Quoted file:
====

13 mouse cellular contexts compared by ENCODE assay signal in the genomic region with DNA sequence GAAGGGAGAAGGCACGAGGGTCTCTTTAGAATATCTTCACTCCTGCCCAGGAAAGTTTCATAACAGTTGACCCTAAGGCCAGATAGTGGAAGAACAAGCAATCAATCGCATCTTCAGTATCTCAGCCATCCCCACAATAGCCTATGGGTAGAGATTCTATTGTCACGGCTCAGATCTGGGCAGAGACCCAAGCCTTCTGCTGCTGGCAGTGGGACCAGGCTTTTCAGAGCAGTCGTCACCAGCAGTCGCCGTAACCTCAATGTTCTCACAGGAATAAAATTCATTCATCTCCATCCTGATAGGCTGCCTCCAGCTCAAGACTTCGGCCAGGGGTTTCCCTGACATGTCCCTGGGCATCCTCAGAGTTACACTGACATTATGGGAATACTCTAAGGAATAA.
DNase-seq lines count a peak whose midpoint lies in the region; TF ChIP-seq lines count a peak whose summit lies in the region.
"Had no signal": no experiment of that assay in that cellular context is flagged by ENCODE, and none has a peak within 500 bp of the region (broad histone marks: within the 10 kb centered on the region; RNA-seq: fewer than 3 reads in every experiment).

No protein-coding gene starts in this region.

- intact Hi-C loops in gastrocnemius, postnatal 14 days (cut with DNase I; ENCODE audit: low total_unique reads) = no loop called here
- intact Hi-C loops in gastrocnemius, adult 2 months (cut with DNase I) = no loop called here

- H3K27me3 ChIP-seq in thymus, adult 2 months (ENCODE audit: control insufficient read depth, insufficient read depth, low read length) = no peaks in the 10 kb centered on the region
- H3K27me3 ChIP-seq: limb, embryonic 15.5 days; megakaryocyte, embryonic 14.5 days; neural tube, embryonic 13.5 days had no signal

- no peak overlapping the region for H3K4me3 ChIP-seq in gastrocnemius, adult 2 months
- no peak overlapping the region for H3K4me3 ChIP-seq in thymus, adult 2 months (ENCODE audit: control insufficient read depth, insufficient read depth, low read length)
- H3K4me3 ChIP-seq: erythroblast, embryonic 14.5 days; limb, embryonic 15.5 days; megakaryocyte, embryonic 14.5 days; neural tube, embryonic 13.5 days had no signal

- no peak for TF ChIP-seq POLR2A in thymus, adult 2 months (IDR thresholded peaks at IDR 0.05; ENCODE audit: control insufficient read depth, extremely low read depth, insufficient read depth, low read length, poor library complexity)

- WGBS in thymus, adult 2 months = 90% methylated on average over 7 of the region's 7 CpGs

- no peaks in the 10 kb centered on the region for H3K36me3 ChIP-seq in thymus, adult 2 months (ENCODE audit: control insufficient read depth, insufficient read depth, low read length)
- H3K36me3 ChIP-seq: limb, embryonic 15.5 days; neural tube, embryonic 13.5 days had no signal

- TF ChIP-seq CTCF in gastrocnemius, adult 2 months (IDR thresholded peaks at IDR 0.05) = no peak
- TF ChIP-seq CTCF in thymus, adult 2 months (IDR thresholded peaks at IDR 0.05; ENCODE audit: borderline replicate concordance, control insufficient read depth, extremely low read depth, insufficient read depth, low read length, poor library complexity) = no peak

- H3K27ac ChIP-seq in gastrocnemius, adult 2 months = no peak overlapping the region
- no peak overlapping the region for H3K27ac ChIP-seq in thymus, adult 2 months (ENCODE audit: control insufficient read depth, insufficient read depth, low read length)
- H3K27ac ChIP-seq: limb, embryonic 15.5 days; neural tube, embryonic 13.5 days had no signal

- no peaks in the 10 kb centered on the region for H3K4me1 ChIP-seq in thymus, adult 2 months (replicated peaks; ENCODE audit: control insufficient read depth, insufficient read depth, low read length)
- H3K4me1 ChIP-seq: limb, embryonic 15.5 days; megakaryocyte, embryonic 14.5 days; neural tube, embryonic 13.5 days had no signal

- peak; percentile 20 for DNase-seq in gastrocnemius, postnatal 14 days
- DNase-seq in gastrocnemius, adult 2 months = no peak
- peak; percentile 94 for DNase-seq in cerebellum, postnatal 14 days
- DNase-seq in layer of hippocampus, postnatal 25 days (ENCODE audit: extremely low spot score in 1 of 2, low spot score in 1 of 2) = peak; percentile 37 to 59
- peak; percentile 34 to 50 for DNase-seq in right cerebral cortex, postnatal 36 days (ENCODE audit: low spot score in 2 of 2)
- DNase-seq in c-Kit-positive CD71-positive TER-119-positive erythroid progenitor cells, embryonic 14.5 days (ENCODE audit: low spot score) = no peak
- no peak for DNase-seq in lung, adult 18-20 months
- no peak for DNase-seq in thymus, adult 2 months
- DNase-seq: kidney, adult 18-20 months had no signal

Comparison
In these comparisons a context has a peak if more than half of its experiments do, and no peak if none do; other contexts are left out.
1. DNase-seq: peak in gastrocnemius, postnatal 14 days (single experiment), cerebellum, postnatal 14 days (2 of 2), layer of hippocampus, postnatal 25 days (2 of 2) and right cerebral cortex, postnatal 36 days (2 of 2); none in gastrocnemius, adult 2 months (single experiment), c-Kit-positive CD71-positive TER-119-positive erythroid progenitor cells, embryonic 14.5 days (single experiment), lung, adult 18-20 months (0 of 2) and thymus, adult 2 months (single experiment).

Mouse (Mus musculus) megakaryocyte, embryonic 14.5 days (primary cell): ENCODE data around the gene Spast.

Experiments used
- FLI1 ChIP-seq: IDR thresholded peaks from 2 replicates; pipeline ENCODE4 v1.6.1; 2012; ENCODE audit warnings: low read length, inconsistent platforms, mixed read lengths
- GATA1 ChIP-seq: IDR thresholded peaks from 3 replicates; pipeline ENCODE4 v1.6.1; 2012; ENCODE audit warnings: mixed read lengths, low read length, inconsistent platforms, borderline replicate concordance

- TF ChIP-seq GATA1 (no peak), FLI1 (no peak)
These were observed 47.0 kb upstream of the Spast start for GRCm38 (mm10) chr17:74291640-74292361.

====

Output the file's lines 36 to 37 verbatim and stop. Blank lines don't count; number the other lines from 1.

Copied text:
Experiments used
- FLI1 ChIP-seq: IDR thresholded peaks from 2 replicates; pipeline ENCODE4 v1.6.1; 2012; ENCODE audit warnings: low read length, inconsistent platforms, mixed read lengths